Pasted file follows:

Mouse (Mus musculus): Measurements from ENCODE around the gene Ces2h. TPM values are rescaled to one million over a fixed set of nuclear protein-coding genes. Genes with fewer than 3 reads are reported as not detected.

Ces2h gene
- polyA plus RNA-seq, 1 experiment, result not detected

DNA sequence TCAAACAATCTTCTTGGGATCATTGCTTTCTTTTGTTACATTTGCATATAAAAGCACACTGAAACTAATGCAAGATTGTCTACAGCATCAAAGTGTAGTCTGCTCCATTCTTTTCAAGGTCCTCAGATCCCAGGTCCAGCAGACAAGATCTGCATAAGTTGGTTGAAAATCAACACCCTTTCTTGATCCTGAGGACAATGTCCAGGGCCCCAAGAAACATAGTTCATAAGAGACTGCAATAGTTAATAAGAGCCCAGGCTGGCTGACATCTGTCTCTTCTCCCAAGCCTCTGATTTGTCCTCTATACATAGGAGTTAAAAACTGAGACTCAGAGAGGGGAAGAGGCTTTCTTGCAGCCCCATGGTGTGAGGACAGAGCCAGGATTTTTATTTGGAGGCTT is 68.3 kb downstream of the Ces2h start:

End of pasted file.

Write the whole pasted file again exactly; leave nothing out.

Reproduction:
Mouse (Mus musculus): Measurements from ENCODE around the gene Ces2h. TPM values are rescaled to one million over a fixed set of nuclear protein-coding genes. Genes with fewer than 3 reads are reported as not detected.

Ces2h gene
- polyA plus RNA-seq, 1 experiment, result not detected

DNA sequence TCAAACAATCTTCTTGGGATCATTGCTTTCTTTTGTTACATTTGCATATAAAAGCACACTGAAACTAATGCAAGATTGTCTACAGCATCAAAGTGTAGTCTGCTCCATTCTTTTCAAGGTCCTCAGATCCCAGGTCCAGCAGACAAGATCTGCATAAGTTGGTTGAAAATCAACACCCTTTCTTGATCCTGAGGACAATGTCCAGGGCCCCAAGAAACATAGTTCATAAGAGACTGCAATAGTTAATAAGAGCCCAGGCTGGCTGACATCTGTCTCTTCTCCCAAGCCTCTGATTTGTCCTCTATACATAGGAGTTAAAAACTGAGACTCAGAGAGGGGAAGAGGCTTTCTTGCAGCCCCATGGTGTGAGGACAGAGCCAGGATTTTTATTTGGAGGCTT is 68.3 kb downstream of the Ces2h start: